While I typically roll my eyes at many posts regarding fruity things, I find this one more sane.

As a weirdo who actually prefers a Tablet First life style for my non terminal, non video game computing needs, I don’t have a lot of problems with how iPadOS 14 has evolved. So much as I wanted to puke at how iOS 12 was 😝.

Personally, I don’t really care about macOS. In the era of OS X, I used to consider the UNIX underpinnings a reason to choose it over XP if I ever had to choose between an NT or Mac based corporate machine. Basically, I don’t give much of a flying fuck about Macs outside of the POSIX programming environment that overlaps with BSD and Linux based systems.

Being the kind of weirdo who used to dock an Android tablet to a monitor, mouse, and keyboard to do actual work, my main beef with iPadOS today is that it can’t do what I used to. The limitations on background connections make it impractical for me to use my iPad Pro like a terminal. The lack of software like Docker Desktop and XCode, just make the iPad ineffective for local development. So SSH apps being forcefully disconnected by the OS after a short time in the background, means iOS is a poor terminal if you’re switching apps.

For more general use cases are kind of meh. If your GUI software doesn’t work well on my tablet, I’m probably not going to have a big opinion of it on my laptop  either. Software design has come a bit of a long way from just slap a 1990s style menu bar around it. A prime example of sorts: AquaMail worked superbly on my Android tablets and Chromebooks, so much that I wished for a PC version of the app. Something closer to Gmail or Apple Mail or Windows 10 Mail or Thunderbird or Claws, yadda, yadda — just don’t care.

I suppose there is the perk that most of my harsher software demands tend to take a command line centric view. Many of the pieces of software I really do care about fit into the unix history of command line tools from a Bourne style shell session. Not a bunch of clicky all over the place GUIs; I’ll care more about GUIs when I need to use my fat puddgy fingers to interact with a screen or when a keyboard is a combat ineffective way of interacting with a problem. For example, I wouldn’t want a command line version of GIMP, but I don’t need a GUI version of vi either. I’m weird :P.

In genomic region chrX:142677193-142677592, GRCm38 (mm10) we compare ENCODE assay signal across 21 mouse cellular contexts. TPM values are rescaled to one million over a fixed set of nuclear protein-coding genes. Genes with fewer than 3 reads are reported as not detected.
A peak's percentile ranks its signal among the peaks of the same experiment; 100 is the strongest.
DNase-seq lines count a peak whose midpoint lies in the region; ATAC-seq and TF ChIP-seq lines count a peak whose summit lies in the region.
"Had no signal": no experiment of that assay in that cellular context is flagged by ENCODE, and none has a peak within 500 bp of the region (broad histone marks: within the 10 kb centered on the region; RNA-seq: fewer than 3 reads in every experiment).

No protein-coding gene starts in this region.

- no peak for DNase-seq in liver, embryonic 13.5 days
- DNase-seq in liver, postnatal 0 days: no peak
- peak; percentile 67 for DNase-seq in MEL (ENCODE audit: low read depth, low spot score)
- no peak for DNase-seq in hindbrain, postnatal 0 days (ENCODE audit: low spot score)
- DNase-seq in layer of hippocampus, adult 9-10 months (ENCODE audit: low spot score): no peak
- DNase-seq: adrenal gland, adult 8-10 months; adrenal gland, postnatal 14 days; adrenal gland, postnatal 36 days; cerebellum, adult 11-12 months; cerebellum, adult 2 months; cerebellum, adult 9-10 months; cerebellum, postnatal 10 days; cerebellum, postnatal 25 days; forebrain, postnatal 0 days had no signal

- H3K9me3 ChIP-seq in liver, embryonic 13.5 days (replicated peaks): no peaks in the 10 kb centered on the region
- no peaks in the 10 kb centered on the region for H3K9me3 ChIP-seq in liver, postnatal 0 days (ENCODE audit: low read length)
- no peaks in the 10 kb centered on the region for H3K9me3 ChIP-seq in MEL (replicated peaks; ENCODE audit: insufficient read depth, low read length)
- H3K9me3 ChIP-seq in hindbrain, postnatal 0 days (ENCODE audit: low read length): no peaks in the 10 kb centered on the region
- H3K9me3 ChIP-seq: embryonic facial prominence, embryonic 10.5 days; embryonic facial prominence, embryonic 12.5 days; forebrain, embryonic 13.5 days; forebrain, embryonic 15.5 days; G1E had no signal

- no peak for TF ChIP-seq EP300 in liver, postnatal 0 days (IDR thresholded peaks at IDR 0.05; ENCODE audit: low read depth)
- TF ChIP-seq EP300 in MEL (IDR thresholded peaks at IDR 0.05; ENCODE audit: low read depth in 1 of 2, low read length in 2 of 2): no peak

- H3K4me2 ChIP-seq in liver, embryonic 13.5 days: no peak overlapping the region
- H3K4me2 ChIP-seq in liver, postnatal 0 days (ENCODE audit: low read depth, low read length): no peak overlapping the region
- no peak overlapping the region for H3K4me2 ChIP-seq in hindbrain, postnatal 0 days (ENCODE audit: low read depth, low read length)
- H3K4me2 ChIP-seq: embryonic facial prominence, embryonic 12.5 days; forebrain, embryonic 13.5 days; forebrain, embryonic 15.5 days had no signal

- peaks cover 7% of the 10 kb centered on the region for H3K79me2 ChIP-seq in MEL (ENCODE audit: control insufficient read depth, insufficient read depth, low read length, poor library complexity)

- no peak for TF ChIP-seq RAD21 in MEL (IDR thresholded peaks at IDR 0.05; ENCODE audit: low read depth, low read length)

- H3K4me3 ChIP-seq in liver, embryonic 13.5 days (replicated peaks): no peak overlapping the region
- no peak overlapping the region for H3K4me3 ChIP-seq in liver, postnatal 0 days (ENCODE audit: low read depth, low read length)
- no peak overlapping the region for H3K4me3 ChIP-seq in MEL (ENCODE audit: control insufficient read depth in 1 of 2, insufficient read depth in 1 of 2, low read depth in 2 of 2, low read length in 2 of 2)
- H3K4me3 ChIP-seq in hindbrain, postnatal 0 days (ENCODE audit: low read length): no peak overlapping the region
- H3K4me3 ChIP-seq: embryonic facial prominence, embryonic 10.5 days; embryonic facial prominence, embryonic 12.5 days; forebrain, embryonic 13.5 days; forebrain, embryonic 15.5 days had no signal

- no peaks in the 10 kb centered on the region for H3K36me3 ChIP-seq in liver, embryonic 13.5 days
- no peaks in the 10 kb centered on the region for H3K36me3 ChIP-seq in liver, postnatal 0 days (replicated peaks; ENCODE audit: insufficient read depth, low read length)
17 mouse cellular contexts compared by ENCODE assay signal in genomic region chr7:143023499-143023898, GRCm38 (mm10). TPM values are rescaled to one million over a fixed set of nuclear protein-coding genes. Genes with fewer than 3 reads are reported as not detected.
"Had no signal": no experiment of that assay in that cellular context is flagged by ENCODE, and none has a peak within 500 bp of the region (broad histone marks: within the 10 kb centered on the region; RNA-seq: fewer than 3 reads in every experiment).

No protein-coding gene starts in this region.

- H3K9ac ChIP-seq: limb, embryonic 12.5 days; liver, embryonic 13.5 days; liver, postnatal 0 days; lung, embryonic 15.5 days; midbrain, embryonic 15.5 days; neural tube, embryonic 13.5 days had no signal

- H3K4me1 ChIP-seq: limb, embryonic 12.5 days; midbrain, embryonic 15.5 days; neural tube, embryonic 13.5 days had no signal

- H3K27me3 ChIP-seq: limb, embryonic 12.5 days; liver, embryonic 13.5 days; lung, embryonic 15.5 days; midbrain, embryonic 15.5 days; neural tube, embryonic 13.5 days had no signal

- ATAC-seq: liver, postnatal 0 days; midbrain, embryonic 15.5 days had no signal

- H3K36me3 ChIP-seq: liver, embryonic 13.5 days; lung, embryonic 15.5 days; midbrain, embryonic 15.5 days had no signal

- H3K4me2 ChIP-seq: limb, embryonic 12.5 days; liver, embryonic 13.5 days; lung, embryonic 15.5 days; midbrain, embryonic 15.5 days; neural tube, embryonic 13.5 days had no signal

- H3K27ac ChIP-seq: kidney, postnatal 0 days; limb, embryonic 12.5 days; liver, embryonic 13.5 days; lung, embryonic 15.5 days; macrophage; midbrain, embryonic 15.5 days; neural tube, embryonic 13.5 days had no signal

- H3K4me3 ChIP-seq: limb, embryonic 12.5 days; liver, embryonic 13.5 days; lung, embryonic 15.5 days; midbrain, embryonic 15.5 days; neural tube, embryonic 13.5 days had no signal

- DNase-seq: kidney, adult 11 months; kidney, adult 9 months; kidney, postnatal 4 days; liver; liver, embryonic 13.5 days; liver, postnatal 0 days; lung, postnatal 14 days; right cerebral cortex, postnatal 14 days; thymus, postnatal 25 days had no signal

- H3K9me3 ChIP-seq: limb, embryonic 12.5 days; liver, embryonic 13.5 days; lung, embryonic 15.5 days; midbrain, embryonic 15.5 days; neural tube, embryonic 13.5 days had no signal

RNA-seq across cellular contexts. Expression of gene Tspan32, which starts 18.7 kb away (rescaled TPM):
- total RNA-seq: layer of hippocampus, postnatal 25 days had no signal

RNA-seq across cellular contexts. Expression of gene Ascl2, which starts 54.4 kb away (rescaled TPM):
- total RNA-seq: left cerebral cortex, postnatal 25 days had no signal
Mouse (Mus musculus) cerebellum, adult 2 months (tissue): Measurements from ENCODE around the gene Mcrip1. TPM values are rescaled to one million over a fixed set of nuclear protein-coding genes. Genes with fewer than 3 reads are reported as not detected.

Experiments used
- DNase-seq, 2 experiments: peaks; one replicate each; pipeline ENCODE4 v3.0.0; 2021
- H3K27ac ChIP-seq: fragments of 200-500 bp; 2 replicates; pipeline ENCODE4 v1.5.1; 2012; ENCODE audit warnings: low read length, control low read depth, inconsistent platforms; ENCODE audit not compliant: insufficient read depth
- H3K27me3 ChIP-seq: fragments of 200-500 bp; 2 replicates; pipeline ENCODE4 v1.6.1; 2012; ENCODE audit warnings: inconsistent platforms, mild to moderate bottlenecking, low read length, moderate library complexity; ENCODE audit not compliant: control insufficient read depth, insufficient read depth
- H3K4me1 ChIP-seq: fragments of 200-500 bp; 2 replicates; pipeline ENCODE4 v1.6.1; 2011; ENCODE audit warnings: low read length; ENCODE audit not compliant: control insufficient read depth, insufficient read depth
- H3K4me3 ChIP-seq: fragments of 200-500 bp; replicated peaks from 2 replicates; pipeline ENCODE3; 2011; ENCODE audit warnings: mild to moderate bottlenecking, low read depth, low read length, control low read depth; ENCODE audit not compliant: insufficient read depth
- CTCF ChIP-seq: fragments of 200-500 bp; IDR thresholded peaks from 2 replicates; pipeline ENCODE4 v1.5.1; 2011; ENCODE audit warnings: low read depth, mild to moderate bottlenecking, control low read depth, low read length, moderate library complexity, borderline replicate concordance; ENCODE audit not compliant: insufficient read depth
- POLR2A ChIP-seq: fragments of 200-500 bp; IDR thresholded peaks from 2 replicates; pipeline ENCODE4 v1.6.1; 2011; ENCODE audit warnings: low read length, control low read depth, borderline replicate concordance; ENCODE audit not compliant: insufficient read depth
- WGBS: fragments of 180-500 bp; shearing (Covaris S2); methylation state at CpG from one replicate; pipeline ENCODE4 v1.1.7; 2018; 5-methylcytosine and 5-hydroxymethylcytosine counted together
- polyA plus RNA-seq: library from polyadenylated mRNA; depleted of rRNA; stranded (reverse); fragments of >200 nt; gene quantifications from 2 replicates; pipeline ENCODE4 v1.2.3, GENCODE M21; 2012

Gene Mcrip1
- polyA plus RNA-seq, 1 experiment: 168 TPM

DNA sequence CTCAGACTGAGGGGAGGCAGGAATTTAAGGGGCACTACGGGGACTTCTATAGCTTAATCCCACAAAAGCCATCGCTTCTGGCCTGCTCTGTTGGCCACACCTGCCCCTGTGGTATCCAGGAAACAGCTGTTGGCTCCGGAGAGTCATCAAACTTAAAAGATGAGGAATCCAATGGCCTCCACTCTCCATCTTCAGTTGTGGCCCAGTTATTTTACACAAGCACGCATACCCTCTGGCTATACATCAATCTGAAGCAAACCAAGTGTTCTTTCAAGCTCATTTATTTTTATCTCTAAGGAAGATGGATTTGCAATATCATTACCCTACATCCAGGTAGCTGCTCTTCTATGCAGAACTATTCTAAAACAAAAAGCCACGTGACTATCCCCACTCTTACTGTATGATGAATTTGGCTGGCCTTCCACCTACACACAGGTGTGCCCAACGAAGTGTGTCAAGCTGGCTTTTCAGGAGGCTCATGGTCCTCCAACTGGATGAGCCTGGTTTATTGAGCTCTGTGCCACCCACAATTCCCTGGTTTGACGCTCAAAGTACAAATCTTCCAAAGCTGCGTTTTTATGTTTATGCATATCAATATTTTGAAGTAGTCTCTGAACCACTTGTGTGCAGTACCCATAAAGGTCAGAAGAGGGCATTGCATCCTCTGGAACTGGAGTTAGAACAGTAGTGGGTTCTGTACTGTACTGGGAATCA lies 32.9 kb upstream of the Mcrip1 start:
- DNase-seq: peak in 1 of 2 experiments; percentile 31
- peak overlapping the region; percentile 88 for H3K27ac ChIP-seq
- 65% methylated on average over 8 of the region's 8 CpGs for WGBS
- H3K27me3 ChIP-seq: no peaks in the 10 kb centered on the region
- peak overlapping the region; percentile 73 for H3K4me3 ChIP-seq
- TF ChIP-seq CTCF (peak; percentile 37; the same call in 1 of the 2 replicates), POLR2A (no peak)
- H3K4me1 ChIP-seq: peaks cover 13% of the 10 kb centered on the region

Saturday, May 15, 2021

Two thoughts on trying to take apart one of my old Logitech speakers:

A/ It’d be worth buying a new set versus the effort to take this thing apart and see if I can (probably can) fix it.

B/ Someday I should just randomly go out and buy a drill, so I’ll have one when deemed helpful.

Signs of comfortable goony birds with fur,

Coincidentally when it came time for dinner, I was both lazy and glared at.

Willow’s give me a treat face.

Tuesday, May 11, 2021

Remarks on The Slime Daries - S01E6 - Changes

This week’s episode of Slime Diaries basically had me bust a gut from the first scene.

Shizu’s spirit comes to visit Tempest for Obon, and comments that she’s heard rumors that Rimuru now has a human form similar to her own appearance. Oh, how embarrassing! Clue Rimuru dressed as a bunny girl, crying and running away from Shion and Shuna, whom are chasing him with a swimsuit and maid outfit.